Muscle Pain

Causes and Treatments for Muscle Twitching

 causes of Muscle Twitching

A muscle twitch is a small, involuntary movement that involves muscle fibers or small areas of muscles. In most cases, a muscle twitch is completely unnoticeable.

When you do feel them, they actually feel much worse and even more noticeable than they really are.

Muscle twitches are also referred to as fasciculations and can occur in your feet, hands, fingers, toes, legs, arms, stomach, head, and other parts of your body. In addition, twitches can happen in the muscles around your eyes.

In most cases, muscle twitches are harmless and are typically more of an irritation than a reason to be worried.

For the most part, they will completely clear up shortly after they occur or when the underlying cause for them is pointed out.

There are a few rare cases in which a muscle twitch can be a sign or symptom of a more serious neurological disorder.

Children and Muscle Twitching

If your child is dealing with muscle twitching, it can be very uncomfortable for them and distressing for you as the parent.

However, understanding the cause of the muscle twitching is very crucial in ensuring that your child is able to obtain the correct treatment.

While it’s not very common for a child to experience involuntary muscle twitching, it can and does happen.

In addition, children can possibly suffer from twitches that are caused by a deficiency in their diet and benign muscle twitches just like an adult.

Another possible cause of muscle twitches is dehydration. This is especially the case if your child has had the stomach flu, as it can rapidly deplete the nutrients in his or her body. On the other hand, there are some more severe causes of muscle twitching, including the following:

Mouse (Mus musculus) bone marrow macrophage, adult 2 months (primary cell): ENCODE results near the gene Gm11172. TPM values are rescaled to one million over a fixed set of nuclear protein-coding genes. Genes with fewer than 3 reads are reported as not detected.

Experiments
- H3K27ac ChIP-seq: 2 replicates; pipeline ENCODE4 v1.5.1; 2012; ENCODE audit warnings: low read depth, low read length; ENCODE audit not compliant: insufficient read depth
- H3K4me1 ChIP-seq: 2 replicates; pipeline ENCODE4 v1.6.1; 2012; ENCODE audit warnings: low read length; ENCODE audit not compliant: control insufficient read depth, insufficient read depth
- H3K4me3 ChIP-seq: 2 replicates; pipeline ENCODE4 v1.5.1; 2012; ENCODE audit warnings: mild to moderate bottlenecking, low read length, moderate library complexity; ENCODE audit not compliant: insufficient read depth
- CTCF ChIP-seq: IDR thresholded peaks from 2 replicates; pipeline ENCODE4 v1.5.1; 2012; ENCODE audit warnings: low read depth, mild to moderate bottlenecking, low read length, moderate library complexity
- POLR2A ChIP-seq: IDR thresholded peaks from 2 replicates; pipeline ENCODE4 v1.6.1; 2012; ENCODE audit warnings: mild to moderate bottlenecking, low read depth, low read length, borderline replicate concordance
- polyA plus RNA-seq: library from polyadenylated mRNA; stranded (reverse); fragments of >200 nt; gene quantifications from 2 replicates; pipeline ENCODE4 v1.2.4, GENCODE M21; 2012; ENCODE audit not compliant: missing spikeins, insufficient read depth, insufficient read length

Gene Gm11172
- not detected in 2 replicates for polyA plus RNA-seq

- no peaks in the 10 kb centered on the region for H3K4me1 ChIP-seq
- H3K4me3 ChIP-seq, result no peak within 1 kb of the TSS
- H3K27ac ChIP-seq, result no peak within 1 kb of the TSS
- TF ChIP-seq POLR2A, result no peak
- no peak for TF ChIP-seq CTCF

• Tourette’s Syndrome
  • Muscular dystrophy
  • Epilepsy

If you notice that your child is experiencing muscle twitching and/or weakness, it is critical that you see your child’s physician immediately.

Causes of Muscle Twitching

As previously mentioned, most of the time, muscle twitching is not cause for alarm. In some cases, it can indicate a much more serious, dangerous condition- but for the most part, they are benign. Muscle twitches have a variety of causes, including the following:

  • Anxiety/stress
  • Pregnancy
  • Hyperthyroidism
  • Mono
  • Bug bites/stings
  • Excessive caffeine consumption
  • Side effects of specific medications
  • Parkinson’s disease
  • Fatigue/lack of sleep
  • Vitamin/mineral deficiency
  • Dehydration
  • Genetics
  • Withdrawals from specific medications
  • Multiple sclerosis
  • Benign twitches
  • Benign fasciculation syndrome
  • Damage to the nerve leading to a muscle
  • Muscular weakness
  • Amyotrophic lateral sclerosis, also known as Lou Gehrig’s disease
  • Spinal muscular atrophy

Steps for Stopping Muscle Twitching

If you experience muscle twitches on a regular basis, you should know that there are some things you can do to stop the twitches. You do not have to suffer from these uncomfortable feelings- just follow the below steps:

Step Number 1

Give it a few days to see if the twitching clears up on its own. In most cases, muscle twitching will not require any treatment at all. Most of the time, muscle twitches will come and go over a span of a few days and then completely disappear just as quickly and mysteriously as they started.